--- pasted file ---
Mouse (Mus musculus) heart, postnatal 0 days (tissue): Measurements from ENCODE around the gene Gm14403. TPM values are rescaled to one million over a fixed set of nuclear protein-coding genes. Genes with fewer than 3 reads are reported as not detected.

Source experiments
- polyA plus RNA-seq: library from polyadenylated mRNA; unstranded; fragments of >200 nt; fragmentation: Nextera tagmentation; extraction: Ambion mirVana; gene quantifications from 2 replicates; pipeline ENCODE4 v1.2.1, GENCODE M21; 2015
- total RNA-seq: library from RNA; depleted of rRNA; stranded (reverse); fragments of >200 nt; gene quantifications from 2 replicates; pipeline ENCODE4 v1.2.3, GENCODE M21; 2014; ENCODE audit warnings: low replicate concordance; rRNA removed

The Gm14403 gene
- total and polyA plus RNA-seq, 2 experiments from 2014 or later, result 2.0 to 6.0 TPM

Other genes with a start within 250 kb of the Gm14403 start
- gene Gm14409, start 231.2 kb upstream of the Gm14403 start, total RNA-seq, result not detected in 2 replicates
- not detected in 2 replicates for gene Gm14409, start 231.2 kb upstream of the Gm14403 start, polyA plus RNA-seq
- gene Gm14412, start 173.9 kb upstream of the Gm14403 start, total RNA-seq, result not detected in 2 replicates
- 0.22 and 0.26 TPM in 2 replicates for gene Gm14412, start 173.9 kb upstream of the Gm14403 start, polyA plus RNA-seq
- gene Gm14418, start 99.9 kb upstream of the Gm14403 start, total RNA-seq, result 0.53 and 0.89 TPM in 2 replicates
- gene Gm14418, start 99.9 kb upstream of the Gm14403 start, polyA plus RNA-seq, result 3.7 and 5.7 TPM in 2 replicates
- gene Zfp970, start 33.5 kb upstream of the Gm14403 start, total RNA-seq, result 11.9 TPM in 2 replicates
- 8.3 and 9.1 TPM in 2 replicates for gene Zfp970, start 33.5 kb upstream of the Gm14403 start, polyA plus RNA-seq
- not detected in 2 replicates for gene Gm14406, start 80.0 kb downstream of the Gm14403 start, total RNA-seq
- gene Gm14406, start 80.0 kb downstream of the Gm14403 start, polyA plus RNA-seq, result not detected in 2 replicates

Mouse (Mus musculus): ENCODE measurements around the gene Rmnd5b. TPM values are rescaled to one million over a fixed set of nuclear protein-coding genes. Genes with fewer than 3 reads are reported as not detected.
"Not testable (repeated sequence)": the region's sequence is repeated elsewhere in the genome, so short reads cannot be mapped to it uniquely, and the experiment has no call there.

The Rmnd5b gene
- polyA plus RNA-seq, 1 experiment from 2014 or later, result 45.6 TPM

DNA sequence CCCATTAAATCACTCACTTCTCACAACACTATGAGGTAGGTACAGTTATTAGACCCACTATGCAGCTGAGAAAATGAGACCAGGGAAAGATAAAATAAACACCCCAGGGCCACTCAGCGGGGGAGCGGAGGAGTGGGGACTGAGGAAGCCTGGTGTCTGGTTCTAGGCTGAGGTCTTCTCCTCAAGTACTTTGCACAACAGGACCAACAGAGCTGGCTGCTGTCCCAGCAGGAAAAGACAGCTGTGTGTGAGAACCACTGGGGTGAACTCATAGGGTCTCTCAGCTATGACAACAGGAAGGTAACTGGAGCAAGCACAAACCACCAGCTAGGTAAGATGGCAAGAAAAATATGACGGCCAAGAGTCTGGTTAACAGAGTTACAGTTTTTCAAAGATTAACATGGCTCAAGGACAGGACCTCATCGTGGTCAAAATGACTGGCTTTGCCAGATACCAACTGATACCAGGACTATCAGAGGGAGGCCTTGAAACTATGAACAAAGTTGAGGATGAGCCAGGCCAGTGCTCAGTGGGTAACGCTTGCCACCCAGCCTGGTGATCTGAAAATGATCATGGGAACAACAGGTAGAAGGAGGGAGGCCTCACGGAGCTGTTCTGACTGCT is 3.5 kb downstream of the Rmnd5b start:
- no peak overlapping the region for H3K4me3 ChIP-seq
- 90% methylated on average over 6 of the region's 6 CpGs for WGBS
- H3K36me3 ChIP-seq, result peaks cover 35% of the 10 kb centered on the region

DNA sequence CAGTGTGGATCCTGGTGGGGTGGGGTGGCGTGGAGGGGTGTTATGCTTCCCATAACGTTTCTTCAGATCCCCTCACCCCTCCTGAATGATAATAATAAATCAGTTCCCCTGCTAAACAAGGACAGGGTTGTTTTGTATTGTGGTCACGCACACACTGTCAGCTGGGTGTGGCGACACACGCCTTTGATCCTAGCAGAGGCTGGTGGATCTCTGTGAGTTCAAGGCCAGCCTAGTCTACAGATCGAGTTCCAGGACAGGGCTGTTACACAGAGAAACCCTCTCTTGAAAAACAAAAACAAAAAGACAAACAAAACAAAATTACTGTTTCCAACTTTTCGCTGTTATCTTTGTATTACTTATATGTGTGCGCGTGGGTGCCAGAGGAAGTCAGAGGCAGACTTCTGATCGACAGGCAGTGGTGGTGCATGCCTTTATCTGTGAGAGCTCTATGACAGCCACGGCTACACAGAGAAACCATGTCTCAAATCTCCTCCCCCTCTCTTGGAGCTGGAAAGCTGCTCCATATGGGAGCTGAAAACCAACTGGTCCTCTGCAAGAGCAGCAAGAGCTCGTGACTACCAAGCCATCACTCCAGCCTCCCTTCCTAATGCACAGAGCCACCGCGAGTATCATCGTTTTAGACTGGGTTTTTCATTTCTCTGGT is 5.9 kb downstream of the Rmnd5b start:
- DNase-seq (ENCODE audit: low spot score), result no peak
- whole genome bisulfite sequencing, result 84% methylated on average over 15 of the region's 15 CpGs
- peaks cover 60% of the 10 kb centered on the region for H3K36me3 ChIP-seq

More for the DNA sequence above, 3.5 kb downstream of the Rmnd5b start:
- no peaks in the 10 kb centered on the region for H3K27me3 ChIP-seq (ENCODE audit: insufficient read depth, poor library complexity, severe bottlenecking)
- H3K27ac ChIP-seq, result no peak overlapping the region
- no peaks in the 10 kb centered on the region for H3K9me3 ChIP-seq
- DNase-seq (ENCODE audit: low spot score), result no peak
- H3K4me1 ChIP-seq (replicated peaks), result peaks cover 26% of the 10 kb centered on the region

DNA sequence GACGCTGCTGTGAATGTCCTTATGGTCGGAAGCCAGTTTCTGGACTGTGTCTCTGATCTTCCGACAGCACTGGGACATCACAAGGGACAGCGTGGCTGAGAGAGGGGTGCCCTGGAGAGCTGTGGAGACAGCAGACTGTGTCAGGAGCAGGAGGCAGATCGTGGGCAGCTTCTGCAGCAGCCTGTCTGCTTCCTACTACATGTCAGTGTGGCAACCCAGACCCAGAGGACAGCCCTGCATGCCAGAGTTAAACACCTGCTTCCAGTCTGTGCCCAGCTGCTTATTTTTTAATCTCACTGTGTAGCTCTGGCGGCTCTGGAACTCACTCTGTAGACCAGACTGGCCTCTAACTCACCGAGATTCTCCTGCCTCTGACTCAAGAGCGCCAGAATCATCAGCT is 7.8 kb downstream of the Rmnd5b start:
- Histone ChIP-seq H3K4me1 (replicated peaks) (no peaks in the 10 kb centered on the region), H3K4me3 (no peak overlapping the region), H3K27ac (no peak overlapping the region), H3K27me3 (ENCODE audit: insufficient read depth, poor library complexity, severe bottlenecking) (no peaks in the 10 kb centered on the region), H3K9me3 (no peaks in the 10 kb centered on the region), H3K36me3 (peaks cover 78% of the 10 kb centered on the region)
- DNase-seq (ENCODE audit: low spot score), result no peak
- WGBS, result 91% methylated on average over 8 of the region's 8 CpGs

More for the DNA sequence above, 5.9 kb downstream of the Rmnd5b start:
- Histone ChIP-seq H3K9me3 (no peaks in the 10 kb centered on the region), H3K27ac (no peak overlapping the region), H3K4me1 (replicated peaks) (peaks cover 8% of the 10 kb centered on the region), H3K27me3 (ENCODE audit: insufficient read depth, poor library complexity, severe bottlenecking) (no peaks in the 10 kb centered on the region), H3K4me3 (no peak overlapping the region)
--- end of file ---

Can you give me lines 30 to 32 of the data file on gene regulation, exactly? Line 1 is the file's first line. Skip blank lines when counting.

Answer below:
More for the DNA sequence above, 3.5 kb downstream of the Rmnd5b start:
- no peaks in the 10 kb centered on the region for H3K27me3 ChIP-seq (ENCODE audit: insufficient read depth, poor library complexity, severe bottlenecking)
- H3K27ac ChIP-seq, result no peak overlapping the region